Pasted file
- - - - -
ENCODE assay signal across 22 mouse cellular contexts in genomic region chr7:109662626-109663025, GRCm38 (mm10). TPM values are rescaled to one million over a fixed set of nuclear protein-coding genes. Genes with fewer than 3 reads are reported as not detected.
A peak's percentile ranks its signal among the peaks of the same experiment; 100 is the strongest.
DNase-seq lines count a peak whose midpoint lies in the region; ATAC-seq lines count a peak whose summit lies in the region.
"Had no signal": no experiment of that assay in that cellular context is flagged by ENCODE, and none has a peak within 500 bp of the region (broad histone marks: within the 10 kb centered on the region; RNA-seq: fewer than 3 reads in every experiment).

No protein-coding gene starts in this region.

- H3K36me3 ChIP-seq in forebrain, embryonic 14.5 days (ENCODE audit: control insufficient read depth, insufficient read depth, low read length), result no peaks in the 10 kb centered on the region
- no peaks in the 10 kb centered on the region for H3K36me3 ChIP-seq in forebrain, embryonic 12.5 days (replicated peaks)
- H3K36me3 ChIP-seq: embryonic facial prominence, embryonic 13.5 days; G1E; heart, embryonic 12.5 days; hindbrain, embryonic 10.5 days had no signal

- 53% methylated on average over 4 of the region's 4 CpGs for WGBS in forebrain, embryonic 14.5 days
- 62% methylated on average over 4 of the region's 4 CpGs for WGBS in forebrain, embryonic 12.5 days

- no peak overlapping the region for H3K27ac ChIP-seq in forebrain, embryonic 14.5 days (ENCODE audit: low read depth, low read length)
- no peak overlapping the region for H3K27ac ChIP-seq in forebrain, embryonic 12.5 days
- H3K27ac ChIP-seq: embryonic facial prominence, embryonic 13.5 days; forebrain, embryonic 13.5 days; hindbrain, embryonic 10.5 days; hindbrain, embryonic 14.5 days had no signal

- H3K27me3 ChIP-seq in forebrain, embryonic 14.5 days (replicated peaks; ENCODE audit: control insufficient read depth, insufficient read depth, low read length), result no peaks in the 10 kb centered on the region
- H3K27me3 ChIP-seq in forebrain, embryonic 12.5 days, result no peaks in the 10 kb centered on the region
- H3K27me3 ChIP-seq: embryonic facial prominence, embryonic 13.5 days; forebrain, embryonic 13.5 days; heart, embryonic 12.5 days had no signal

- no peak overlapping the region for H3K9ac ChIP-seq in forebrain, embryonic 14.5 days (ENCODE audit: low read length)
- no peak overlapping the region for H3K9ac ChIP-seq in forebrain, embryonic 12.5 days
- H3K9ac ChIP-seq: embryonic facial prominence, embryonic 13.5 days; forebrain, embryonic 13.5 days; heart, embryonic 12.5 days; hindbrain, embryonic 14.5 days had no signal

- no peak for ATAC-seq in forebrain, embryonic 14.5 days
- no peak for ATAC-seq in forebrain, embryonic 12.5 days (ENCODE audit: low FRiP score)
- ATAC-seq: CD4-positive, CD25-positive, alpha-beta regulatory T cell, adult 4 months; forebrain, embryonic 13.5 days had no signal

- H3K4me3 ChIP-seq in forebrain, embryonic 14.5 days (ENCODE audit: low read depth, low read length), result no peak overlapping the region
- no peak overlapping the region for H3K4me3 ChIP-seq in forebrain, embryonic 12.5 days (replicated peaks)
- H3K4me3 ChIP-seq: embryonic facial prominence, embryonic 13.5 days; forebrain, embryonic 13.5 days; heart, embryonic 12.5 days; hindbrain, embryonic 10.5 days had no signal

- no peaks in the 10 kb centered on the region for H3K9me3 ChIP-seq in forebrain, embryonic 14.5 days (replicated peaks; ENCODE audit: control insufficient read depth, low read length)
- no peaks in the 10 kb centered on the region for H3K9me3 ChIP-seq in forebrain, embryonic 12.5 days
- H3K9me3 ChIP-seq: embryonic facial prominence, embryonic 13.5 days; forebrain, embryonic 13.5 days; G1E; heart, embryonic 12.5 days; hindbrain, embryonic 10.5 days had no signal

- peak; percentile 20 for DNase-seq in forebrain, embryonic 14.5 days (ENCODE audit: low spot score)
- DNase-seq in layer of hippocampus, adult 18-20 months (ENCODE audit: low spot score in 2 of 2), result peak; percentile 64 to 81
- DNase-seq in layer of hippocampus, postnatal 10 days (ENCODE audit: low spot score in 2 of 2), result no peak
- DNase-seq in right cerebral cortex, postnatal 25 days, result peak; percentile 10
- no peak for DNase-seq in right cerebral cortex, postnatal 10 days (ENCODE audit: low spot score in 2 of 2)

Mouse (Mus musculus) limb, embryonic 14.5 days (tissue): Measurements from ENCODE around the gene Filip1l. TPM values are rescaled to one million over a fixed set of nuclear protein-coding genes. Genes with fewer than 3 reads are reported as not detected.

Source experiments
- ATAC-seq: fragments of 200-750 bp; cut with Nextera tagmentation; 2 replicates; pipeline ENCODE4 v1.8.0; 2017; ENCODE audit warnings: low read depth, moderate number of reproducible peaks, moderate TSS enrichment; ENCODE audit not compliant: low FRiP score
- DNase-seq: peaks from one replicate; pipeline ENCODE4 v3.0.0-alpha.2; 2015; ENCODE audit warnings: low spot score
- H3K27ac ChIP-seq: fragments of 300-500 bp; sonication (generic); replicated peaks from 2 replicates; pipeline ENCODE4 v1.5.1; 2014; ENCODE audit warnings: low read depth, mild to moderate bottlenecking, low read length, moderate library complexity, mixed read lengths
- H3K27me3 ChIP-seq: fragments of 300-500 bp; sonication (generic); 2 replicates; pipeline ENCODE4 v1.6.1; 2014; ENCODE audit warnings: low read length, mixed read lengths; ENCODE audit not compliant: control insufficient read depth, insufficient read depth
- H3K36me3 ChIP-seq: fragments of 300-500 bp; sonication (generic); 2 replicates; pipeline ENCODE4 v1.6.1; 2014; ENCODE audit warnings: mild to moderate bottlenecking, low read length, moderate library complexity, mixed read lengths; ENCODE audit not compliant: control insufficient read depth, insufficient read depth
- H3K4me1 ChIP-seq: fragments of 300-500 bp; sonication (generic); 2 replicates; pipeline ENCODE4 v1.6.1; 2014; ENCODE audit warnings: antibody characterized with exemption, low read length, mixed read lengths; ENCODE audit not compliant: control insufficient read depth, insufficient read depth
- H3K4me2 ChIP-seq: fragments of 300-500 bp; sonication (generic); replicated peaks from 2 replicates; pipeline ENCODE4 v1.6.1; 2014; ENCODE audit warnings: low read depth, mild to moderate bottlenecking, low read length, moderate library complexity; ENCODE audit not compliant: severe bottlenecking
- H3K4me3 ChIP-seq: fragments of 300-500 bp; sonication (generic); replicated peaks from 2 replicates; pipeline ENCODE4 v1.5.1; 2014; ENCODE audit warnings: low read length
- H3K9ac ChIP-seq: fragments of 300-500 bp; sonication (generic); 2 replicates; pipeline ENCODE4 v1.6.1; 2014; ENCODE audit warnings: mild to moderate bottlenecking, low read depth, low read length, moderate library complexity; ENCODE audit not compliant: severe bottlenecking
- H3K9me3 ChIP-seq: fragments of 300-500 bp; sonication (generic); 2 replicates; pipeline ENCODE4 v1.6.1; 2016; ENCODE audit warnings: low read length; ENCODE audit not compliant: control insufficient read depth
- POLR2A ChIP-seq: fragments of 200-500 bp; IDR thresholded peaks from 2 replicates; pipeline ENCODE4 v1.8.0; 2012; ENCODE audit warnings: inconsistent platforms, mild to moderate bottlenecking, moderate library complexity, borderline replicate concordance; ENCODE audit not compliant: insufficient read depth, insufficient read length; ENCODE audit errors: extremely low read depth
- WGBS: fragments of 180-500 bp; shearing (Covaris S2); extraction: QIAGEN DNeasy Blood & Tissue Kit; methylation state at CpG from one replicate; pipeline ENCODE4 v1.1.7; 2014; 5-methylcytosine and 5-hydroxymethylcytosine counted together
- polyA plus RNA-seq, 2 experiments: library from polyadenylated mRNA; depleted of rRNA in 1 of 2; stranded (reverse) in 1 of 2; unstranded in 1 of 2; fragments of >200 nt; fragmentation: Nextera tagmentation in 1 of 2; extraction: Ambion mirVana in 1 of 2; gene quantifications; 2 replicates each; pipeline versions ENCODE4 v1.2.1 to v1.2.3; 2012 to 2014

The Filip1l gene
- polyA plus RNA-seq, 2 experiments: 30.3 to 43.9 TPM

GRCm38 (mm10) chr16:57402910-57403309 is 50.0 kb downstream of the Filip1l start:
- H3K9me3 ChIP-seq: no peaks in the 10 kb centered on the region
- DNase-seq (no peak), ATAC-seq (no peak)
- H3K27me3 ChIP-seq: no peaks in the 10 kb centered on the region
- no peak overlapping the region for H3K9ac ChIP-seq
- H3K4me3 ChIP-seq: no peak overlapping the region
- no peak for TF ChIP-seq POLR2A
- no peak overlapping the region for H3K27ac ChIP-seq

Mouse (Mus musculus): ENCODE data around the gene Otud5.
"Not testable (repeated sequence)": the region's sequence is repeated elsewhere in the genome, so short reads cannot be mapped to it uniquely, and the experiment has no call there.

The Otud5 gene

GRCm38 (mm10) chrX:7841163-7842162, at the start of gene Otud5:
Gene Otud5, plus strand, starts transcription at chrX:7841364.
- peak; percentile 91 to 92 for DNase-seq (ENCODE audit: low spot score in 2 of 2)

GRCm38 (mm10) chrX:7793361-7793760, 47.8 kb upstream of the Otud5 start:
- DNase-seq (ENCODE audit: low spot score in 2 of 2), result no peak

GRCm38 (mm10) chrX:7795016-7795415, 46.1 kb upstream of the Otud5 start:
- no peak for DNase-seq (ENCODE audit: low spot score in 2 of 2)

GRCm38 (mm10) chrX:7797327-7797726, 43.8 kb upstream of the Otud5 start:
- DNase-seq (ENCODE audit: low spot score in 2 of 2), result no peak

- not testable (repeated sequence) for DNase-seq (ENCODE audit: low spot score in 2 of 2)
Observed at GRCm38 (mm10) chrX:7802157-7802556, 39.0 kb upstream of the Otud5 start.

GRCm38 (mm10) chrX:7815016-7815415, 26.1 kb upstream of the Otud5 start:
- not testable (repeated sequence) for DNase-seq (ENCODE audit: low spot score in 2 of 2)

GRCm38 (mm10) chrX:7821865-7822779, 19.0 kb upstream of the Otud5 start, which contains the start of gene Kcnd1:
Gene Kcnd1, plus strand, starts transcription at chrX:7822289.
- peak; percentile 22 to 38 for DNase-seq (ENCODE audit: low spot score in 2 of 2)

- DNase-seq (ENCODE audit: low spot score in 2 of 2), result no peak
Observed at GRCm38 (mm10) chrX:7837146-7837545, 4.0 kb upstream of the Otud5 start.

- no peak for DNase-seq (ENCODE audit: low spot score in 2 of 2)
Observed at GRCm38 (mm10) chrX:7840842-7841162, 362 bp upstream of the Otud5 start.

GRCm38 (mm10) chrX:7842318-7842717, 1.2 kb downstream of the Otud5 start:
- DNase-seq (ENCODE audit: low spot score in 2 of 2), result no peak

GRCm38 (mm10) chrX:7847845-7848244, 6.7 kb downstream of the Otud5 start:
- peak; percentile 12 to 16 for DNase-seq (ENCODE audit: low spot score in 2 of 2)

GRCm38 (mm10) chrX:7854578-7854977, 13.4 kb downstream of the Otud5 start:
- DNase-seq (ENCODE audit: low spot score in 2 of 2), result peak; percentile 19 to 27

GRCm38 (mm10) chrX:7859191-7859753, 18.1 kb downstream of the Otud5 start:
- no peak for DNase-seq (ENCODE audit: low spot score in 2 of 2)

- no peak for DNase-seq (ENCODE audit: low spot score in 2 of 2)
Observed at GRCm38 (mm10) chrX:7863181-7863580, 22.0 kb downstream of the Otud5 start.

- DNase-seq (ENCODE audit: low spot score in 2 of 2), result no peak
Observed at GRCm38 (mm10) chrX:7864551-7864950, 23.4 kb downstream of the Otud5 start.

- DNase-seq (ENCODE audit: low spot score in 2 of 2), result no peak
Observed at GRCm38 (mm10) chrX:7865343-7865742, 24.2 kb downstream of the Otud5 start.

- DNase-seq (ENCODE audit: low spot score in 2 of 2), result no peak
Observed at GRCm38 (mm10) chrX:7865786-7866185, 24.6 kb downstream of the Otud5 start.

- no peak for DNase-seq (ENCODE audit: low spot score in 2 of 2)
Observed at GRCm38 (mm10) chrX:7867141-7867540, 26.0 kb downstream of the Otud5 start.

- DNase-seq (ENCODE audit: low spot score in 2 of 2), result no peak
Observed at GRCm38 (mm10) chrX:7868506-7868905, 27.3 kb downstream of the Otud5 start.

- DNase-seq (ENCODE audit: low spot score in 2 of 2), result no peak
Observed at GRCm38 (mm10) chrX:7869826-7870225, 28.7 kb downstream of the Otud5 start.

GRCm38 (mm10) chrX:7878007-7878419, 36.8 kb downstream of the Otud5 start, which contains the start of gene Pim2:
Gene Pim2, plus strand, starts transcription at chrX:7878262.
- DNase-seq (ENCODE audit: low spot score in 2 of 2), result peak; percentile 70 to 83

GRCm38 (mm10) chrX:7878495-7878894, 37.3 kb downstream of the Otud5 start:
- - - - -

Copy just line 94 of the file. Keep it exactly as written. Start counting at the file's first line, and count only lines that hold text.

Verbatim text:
- DNase-seq (ENCODE audit: low spot score in 2 of 2), result no peak